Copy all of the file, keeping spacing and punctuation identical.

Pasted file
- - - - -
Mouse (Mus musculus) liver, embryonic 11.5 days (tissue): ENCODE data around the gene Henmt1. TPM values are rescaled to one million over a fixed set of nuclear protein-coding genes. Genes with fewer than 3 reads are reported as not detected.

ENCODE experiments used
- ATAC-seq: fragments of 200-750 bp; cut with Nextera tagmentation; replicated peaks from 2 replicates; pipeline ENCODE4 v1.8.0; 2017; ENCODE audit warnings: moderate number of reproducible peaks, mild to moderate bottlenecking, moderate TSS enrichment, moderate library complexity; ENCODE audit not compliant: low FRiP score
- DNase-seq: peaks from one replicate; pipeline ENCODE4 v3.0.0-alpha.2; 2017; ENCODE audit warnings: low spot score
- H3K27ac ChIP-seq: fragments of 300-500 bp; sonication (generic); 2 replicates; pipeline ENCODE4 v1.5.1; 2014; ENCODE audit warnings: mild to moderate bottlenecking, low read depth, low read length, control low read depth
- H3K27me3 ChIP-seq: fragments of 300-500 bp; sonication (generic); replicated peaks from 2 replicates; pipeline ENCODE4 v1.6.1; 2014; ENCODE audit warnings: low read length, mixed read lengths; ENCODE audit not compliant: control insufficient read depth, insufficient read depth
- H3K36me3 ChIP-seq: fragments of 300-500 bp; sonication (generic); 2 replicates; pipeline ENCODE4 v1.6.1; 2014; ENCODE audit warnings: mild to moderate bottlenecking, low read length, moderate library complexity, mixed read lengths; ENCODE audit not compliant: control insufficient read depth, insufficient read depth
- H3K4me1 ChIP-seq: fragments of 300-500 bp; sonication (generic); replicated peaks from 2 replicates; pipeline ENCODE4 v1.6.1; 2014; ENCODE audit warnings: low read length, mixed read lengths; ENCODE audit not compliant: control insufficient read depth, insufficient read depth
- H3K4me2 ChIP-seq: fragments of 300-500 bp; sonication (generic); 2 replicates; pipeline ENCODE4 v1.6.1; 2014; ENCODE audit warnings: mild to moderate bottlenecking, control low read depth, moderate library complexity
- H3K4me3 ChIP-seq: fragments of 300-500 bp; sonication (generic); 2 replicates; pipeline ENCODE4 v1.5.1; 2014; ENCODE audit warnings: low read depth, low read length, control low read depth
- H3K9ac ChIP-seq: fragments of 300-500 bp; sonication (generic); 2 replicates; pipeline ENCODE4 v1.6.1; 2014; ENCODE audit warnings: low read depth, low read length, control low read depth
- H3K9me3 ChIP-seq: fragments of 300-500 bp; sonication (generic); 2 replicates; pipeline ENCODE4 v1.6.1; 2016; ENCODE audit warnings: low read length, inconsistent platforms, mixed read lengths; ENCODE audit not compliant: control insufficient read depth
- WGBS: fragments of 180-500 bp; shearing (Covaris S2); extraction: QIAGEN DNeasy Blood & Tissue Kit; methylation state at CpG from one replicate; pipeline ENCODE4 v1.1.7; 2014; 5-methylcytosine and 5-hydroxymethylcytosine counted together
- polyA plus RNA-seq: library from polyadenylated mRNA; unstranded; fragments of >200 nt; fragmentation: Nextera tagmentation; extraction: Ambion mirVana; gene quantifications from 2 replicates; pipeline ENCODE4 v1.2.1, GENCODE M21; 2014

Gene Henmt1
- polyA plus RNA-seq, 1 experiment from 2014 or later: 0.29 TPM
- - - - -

Mouse (Mus musculus) liver, embryonic 11.5 days (tissue): ENCODE data around the gene Henmt1. TPM values are rescaled to one million over a fixed set of nuclear protein-coding genes. Genes with fewer than 3 reads are reported as not detected.

ENCODE experiments used
- ATAC-seq: fragments of 200-750 bp; cut with Nextera tagmentation; replicated peaks from 2 replicates; pipeline ENCODE4 v1.8.0; 2017; ENCODE audit warnings: moderate number of reproducible peaks, mild to moderate bottlenecking, moderate TSS enrichment, moderate library complexity; ENCODE audit not compliant: low FRiP score
- DNase-seq: peaks from one replicate; pipeline ENCODE4 v3.0.0-alpha.2; 2017; ENCODE audit warnings: low spot score
- H3K27ac ChIP-seq: fragments of 300-500 bp; sonication (generic); 2 replicates; pipeline ENCODE4 v1.5.1; 2014; ENCODE audit warnings: mild to moderate bottlenecking, low read depth, low read length, control low read depth
- H3K27me3 ChIP-seq: fragments of 300-500 bp; sonication (generic); replicated peaks from 2 replicates; pipeline ENCODE4 v1.6.1; 2014; ENCODE audit warnings: low read length, mixed read lengths; ENCODE audit not compliant: control insufficient read depth, insufficient read depth
- H3K36me3 ChIP-seq: fragments of 300-500 bp; sonication (generic); 2 replicates; pipeline ENCODE4 v1.6.1; 2014; ENCODE audit warnings: mild to moderate bottlenecking, low read length, moderate library complexity, mixed read lengths; ENCODE audit not compliant: control insufficient read depth, insufficient read depth
- H3K4me1 ChIP-seq: fragments of 300-500 bp; sonication (generic); replicated peaks from 2 replicates; pipeline ENCODE4 v1.6.1; 2014; ENCODE audit warnings: low read length, mixed read lengths; ENCODE audit not compliant: control insufficient read depth, insufficient read depth
- H3K4me2 ChIP-seq: fragments of 300-500 bp; sonication (generic); 2 replicates; pipeline ENCODE4 v1.6.1; 2014; ENCODE audit warnings: mild to moderate bottlenecking, control low read depth, moderate library complexity
- H3K4me3 ChIP-seq: fragments of 300-500 bp; sonication (generic); 2 replicates; pipeline ENCODE4 v1.5.1; 2014; ENCODE audit warnings: low read depth, low read length, control low read depth
- H3K9ac ChIP-seq: fragments of 300-500 bp; sonication (generic); 2 replicates; pipeline ENCODE4 v1.6.1; 2014; ENCODE audit warnings: low read depth, low read length, control low read depth
- H3K9me3 ChIP-seq: fragments of 300-500 bp; sonication (generic); 2 replicates; pipeline ENCODE4 v1.6.1; 2016; ENCODE audit warnings: low read length, inconsistent platforms, mixed read lengths; ENCODE audit not compliant: control insufficient read depth
- WGBS: fragments of 180-500 bp; shearing (Covaris S2); extraction: QIAGEN DNeasy Blood & Tissue Kit; methylation state at CpG from one replicate; pipeline ENCODE4 v1.1.7; 2014; 5-methylcytosine and 5-hydroxymethylcytosine counted together
- polyA plus RNA-seq: library from polyadenylated mRNA; unstranded; fragments of >200 nt; fragmentation: Nextera tagmentation; extraction: Ambion mirVana; gene quantifications from 2 replicates; pipeline ENCODE4 v1.2.1, GENCODE M21; 2014

Gene Henmt1
- polyA plus RNA-seq, 1 experiment from 2014 or later: 0.29 TPM